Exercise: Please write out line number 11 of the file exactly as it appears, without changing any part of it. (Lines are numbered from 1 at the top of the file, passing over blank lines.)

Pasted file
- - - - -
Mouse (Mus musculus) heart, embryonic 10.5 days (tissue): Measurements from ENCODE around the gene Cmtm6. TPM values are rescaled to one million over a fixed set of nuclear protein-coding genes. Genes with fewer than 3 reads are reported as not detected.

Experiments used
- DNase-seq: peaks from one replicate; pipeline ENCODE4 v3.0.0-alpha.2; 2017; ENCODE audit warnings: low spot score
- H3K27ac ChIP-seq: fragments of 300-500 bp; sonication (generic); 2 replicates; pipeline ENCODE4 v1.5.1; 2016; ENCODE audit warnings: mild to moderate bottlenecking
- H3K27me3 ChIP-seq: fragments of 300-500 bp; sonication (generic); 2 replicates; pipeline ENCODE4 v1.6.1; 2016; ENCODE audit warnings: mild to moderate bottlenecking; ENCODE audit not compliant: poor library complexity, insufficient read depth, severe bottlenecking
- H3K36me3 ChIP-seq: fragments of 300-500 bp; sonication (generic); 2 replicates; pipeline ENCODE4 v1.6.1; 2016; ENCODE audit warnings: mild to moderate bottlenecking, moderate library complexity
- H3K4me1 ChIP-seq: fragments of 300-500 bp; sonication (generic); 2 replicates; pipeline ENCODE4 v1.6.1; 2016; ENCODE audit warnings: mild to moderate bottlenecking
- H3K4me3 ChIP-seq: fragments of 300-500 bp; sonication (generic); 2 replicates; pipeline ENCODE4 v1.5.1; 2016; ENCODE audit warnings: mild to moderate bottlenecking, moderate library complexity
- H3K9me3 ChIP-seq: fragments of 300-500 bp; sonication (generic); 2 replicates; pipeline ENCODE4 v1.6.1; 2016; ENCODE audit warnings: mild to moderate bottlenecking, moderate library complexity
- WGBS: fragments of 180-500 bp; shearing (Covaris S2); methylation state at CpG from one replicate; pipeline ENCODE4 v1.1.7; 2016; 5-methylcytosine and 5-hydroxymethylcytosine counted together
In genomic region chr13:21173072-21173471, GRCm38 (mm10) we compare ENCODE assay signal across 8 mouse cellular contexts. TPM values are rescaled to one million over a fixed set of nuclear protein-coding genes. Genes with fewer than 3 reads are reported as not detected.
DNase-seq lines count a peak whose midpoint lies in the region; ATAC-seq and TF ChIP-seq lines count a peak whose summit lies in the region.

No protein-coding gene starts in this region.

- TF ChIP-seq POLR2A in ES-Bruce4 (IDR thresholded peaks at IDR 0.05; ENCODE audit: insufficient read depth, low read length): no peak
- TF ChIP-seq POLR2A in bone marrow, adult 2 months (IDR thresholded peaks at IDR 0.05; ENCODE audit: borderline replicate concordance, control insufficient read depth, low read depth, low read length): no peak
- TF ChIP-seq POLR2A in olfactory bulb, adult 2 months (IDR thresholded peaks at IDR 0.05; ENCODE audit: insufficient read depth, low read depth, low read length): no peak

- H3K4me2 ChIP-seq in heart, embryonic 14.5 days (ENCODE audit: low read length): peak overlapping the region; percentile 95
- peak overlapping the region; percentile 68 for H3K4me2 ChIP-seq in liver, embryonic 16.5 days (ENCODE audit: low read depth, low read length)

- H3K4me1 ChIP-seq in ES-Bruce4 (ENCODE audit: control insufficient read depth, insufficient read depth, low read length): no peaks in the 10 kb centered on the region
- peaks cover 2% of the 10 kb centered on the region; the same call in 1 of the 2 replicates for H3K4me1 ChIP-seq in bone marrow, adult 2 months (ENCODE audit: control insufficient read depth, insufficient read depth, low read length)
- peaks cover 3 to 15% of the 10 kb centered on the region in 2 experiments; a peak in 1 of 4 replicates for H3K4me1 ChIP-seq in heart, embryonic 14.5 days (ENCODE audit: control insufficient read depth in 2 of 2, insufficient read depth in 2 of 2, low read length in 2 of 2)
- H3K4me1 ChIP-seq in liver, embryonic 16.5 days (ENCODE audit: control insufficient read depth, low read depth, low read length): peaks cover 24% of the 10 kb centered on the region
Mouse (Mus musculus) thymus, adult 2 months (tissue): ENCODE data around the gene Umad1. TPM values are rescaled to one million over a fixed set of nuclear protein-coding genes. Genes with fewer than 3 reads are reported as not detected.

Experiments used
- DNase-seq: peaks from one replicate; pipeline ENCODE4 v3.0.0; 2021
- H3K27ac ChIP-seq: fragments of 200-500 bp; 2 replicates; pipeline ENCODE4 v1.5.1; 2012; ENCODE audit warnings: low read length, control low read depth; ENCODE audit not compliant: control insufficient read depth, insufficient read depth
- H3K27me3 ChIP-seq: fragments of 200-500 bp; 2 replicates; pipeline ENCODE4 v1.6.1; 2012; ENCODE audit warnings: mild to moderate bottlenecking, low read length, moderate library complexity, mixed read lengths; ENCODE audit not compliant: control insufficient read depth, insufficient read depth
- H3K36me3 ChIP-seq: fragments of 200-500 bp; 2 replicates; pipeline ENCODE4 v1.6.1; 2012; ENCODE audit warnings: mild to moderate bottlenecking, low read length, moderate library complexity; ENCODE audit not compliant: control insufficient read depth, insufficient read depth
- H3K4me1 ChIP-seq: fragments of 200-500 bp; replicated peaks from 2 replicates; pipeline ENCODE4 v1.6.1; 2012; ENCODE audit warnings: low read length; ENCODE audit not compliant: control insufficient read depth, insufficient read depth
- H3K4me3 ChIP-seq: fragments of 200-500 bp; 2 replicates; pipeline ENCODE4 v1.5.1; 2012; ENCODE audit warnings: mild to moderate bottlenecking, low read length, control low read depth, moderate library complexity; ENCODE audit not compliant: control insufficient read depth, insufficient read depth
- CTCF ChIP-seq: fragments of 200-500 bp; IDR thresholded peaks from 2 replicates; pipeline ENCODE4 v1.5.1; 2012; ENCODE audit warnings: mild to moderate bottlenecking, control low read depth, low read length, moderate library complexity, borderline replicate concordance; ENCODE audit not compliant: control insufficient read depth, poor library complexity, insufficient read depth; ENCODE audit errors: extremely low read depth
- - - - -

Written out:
In genomic region chr13:21173072-21173471, GRCm38 (mm10) we compare ENCODE assay signal across 8 mouse cellular contexts. TPM values are rescaled to one million over a fixed set of nuclear protein-coding genes. Genes with fewer than 3 reads are reported as not detected.